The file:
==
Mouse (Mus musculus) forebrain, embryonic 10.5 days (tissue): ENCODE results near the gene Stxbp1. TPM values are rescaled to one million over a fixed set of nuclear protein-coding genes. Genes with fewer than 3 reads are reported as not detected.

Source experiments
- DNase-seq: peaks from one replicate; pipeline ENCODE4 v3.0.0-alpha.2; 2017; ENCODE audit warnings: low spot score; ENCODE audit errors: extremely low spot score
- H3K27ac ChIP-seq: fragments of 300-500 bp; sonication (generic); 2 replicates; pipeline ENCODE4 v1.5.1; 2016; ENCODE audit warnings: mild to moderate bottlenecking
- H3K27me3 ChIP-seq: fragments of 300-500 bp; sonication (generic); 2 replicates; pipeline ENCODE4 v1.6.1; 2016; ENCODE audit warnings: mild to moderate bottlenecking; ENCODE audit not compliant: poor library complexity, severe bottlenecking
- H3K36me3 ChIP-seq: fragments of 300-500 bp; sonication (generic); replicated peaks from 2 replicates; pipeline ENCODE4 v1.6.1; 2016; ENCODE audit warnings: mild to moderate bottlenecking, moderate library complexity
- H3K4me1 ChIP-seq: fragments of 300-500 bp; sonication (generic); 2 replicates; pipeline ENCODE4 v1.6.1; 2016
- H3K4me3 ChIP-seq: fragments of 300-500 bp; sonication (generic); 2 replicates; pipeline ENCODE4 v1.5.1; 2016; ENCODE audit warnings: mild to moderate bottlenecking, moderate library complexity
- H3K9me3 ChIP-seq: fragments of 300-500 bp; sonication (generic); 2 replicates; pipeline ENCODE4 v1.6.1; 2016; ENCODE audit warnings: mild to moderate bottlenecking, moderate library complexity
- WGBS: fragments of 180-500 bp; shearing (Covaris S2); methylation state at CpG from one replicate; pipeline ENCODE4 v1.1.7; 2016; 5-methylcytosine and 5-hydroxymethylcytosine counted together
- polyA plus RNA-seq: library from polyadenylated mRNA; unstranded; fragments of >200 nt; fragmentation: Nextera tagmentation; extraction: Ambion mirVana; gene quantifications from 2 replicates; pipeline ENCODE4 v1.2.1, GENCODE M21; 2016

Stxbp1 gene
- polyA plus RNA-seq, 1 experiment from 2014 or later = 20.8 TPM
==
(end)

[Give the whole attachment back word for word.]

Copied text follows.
Mouse (Mus musculus) forebrain, embryonic 10.5 days (tissue): ENCODE results near the gene Stxbp1. TPM values are rescaled to one million over a fixed set of nuclear protein-coding genes. Genes with fewer than 3 reads are reported as not detected.

Source experiments
- DNase-seq: peaks from one replicate; pipeline ENCODE4 v3.0.0-alpha.2; 2017; ENCODE audit warnings: low spot score; ENCODE audit errors: extremely low spot score
- H3K27ac ChIP-seq: fragments of 300-500 bp; sonication (generic); 2 replicates; pipeline ENCODE4 v1.5.1; 2016; ENCODE audit warnings: mild to moderate bottlenecking
- H3K27me3 ChIP-seq: fragments of 300-500 bp; sonication (generic); 2 replicates; pipeline ENCODE4 v1.6.1; 2016; ENCODE audit warnings: mild to moderate bottlenecking; ENCODE audit not compliant: poor library complexity, severe bottlenecking
- H3K36me3 ChIP-seq: fragments of 300-500 bp; sonication (generic); replicated peaks from 2 replicates; pipeline ENCODE4 v1.6.1; 2016; ENCODE audit warnings: mild to moderate bottlenecking, moderate library complexity
- H3K4me1 ChIP-seq: fragments of 300-500 bp; sonication (generic); 2 replicates; pipeline ENCODE4 v1.6.1; 2016
- H3K4me3 ChIP-seq: fragments of 300-500 bp; sonication (generic); 2 replicates; pipeline ENCODE4 v1.5.1; 2016; ENCODE audit warnings: mild to moderate bottlenecking, moderate library complexity
- H3K9me3 ChIP-seq: fragments of 300-500 bp; sonication (generic); 2 replicates; pipeline ENCODE4 v1.6.1; 2016; ENCODE audit warnings: mild to moderate bottlenecking, moderate library complexity
- WGBS: fragments of 180-500 bp; shearing (Covaris S2); methylation state at CpG from one replicate; pipeline ENCODE4 v1.1.7; 2016; 5-methylcytosine and 5-hydroxymethylcytosine counted together
- polyA plus RNA-seq: library from polyadenylated mRNA; unstranded; fragments of >200 nt; fragmentation: Nextera tagmentation; extraction: Ambion mirVana; gene quantifications from 2 replicates; pipeline ENCODE4 v1.2.1, GENCODE M21; 2016

Stxbp1 gene
- polyA plus RNA-seq, 1 experiment from 2014 or later = 20.8 TPM